Indiana Supreme Court Chief Justice Loretta Rush made her case to the State Budget Committee Tuesday for additional funding in the coming fiscal years for court technology, telling committee members that the additional investment in technology now would pay off for the state down the road.
In fiscal year 2016, the total cost to operate the Indiana Supreme Court was $55 million, excluding an additional $97.6 million designated for local judge and prosecutor salaries, Rush told the committee. About 51 percent of the $55 million came from the Indiana general fund, while the remaining 49 percent came from additional sources, such as grants.
In the 2018-2019 biennial budget, which state legislators will begin to craft in January, the court is requesting additional funding of roughly $12.9 million to increase focus on three key areas, Rush said: court technology, funding for the Court Appointed Special Advocate service and court access programs.
In the court technology arena, Rush told committee members that recent initiatives such as the Odyssey case management system and e-filing are already saving the state millions of dollars by cutting down on paper fees, such as postage, and that those savings will continue as the technological initiatives are fully implemented. To sustain the continued implementation and growth of those programs, the chief justice requested $17.8 million from the general fund to fund court technology, an increase from the current appropriation of $14.5 million.
However, Rush told the committee that the state would only feel a $6.8 million impact from the court technology funding. That’s because she said the court plans to revert the roughly $11 million it collects in ARK fees back to the state, she said.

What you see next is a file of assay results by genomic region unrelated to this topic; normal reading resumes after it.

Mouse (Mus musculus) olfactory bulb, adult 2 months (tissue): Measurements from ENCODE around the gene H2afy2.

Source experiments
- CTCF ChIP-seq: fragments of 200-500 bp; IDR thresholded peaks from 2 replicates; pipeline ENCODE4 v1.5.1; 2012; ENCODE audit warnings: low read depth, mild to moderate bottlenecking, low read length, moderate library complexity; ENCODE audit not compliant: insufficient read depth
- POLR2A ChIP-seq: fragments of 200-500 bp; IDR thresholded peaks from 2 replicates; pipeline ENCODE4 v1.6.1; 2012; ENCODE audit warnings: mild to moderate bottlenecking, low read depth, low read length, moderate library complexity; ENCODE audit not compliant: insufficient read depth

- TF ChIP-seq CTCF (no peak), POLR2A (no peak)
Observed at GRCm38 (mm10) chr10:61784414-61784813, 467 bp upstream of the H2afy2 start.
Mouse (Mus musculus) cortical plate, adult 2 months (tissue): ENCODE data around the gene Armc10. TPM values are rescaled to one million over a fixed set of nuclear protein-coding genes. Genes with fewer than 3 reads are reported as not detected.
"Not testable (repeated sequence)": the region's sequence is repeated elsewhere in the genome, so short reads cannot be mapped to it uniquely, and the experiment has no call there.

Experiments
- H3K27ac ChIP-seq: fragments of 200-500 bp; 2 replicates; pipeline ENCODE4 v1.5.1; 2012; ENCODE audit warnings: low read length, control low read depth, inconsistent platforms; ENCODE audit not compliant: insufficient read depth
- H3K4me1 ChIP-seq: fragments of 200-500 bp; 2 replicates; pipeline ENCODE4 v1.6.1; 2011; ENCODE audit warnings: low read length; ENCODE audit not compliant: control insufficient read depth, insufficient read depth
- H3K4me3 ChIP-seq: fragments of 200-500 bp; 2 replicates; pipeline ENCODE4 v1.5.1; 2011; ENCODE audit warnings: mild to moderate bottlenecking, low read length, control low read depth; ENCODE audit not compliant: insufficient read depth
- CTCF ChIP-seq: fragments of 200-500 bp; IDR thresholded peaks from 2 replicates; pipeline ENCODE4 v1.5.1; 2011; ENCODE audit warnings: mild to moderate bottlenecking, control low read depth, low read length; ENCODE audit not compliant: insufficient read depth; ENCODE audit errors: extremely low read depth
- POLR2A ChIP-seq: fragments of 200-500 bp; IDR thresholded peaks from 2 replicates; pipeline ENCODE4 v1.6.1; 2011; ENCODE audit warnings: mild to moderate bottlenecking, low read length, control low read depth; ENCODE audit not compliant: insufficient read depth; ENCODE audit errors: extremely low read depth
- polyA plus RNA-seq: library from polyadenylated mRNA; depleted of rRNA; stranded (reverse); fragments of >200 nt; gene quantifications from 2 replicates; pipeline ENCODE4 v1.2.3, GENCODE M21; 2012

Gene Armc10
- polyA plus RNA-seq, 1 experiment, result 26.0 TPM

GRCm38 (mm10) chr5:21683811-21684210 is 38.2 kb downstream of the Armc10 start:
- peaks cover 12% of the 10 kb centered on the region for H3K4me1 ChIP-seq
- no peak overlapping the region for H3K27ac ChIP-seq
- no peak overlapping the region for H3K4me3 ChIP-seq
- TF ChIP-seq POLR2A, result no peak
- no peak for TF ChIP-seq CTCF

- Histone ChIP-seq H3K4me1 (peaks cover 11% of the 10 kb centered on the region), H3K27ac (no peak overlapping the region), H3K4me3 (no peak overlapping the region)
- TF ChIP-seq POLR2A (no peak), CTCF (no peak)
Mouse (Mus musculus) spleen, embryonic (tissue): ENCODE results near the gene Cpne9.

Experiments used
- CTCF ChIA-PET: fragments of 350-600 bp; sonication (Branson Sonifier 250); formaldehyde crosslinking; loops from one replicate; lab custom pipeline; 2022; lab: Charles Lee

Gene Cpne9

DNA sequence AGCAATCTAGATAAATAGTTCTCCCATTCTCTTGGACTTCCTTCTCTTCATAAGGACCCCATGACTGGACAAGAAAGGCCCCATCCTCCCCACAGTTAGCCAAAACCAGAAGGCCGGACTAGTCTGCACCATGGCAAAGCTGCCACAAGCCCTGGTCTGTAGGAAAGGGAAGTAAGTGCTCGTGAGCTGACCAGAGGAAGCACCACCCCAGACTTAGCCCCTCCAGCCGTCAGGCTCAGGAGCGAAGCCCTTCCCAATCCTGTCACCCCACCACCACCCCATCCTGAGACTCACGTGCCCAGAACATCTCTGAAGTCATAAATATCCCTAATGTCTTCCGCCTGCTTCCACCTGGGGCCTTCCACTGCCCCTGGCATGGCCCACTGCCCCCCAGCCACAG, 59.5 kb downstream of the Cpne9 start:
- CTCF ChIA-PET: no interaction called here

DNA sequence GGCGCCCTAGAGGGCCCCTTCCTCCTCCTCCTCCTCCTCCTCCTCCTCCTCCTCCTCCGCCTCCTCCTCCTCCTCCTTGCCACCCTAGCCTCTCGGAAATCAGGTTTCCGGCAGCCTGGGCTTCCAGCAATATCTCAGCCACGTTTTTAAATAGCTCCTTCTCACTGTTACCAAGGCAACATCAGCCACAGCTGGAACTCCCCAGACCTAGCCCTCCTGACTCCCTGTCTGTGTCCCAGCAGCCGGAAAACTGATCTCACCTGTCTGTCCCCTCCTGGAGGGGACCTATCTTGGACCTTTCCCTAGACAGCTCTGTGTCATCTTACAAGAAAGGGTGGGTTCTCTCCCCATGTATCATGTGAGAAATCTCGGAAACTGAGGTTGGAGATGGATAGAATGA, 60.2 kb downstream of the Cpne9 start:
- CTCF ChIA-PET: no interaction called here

Additionally, Rush told the committee members that her court would continue to pursue other funding options, such as grants, to fund court technology, and would also maintain its reserve fund for unforeseen emergencies. The 2016 reserve fund totaled roughly $8.1 million, excluding grants.
Aside from court technology, the chief justice also asked for an additional approximately $1.3 million to support CASA and guardian ad litem programs throughout the state. In the last year alone, Rush told the committee that there has been a 23 percent increase in cases involving an abused or neglected child, with 17,491 current active cases.
Even with grants to support local GAL and CASA programs, Rush said there remains insufficient funding for the wave of CHINS cases that continues to wash over the state. The additional funding she requested will help recruit, screen, train, supervise and retain CASA and GAL volunteers.
The Supreme Court requested only one new staff member for the 2018-2019 budget – a staff training attorney to train more than 6,000 people in the Indiana judicial system to ensure consistency and compliance with new state practices, such as the recent revisions to the criminal code. Rush requested around $130,000 a year for salary, benefits and startup costs related to the training attorney.
Other additional funding requests were made for court access programs such as veterans and commercial courts and court interpreters.
Sen. Luke Kenley, a longtime leader in Indiana budget and fiscal policy legislation and member of the State Budget Committee, expressed some concerns about Rush’s presentation, telling her that the Supreme Court received a significant funding boost during the last budget process and that most state agencies would not be receiving the kind of additional boost she is asking for this year.
The court budget presentation can be found here and the handout given to the State Budget Committee members can be found here.